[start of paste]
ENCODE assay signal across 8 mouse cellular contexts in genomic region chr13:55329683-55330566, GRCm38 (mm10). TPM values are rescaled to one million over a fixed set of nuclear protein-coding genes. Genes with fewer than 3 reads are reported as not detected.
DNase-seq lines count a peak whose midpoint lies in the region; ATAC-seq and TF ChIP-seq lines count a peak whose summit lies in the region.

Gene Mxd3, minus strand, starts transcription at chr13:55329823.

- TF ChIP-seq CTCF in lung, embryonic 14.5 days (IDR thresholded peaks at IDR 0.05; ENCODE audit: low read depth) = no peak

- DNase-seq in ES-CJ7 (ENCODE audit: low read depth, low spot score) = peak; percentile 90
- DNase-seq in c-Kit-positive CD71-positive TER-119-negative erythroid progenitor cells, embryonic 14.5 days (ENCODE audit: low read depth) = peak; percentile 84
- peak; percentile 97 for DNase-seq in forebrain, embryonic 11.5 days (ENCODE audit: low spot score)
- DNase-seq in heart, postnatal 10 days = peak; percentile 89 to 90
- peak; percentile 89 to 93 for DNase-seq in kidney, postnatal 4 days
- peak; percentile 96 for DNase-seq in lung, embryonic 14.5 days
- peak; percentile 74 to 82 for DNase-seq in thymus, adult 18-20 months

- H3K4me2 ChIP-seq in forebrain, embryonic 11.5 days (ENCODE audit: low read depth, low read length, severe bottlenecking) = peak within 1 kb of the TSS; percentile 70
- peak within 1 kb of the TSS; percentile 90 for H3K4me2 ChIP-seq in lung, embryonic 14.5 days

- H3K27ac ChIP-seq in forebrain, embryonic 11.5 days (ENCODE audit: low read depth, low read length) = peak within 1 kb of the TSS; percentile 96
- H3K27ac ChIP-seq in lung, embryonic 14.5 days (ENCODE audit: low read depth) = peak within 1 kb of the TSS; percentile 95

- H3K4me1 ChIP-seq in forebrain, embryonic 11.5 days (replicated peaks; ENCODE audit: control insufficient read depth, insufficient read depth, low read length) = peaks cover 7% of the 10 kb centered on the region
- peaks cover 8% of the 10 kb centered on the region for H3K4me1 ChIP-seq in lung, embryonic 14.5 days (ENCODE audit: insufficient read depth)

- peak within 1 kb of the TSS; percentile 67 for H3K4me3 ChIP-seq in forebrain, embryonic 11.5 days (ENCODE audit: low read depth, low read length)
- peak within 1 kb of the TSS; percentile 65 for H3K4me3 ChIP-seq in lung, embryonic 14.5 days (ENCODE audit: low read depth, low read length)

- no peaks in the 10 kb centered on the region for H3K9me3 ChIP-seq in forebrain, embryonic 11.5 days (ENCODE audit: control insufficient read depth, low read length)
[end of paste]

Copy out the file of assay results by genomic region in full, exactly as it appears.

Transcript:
ENCODE assay signal across 8 mouse cellular contexts in genomic region chr13:55329683-55330566, GRCm38 (mm10). TPM values are rescaled to one million over a fixed set of nuclear protein-coding genes. Genes with fewer than 3 reads are reported as not detected.
DNase-seq lines count a peak whose midpoint lies in the region; ATAC-seq and TF ChIP-seq lines count a peak whose summit lies in the region.

Gene Mxd3, minus strand, starts transcription at chr13:55329823.

- TF ChIP-seq CTCF in lung, embryonic 14.5 days (IDR thresholded peaks at IDR 0.05; ENCODE audit: low read depth) = no peak

- DNase-seq in ES-CJ7 (ENCODE audit: low read depth, low spot score) = peak; percentile 90
- DNase-seq in c-Kit-positive CD71-positive TER-119-negative erythroid progenitor cells, embryonic 14.5 days (ENCODE audit: low read depth) = peak; percentile 84
- peak; percentile 97 for DNase-seq in forebrain, embryonic 11.5 days (ENCODE audit: low spot score)
- DNase-seq in heart, postnatal 10 days = peak; percentile 89 to 90
- peak; percentile 89 to 93 for DNase-seq in kidney, postnatal 4 days
- peak; percentile 96 for DNase-seq in lung, embryonic 14.5 days
- peak; percentile 74 to 82 for DNase-seq in thymus, adult 18-20 months

- H3K4me2 ChIP-seq in forebrain, embryonic 11.5 days (ENCODE audit: low read depth, low read length, severe bottlenecking) = peak within 1 kb of the TSS; percentile 70
- peak within 1 kb of the TSS; percentile 90 for H3K4me2 ChIP-seq in lung, embryonic 14.5 days

- H3K27ac ChIP-seq in forebrain, embryonic 11.5 days (ENCODE audit: low read depth, low read length) = peak within 1 kb of the TSS; percentile 96
- H3K27ac ChIP-seq in lung, embryonic 14.5 days (ENCODE audit: low read depth) = peak within 1 kb of the TSS; percentile 95

- H3K4me1 ChIP-seq in forebrain, embryonic 11.5 days (replicated peaks; ENCODE audit: control insufficient read depth, insufficient read depth, low read length) = peaks cover 7% of the 10 kb centered on the region
- peaks cover 8% of the 10 kb centered on the region for H3K4me1 ChIP-seq in lung, embryonic 14.5 days (ENCODE audit: insufficient read depth)

- peak within 1 kb of the TSS; percentile 67 for H3K4me3 ChIP-seq in forebrain, embryonic 11.5 days (ENCODE audit: low read depth, low read length)
- peak within 1 kb of the TSS; percentile 65 for H3K4me3 ChIP-seq in lung, embryonic 14.5 days (ENCODE audit: low read depth, low read length)

- no peaks in the 10 kb centered on the region for H3K9me3 ChIP-seq in forebrain, embryonic 11.5 days (ENCODE audit: control insufficient read depth, low read length)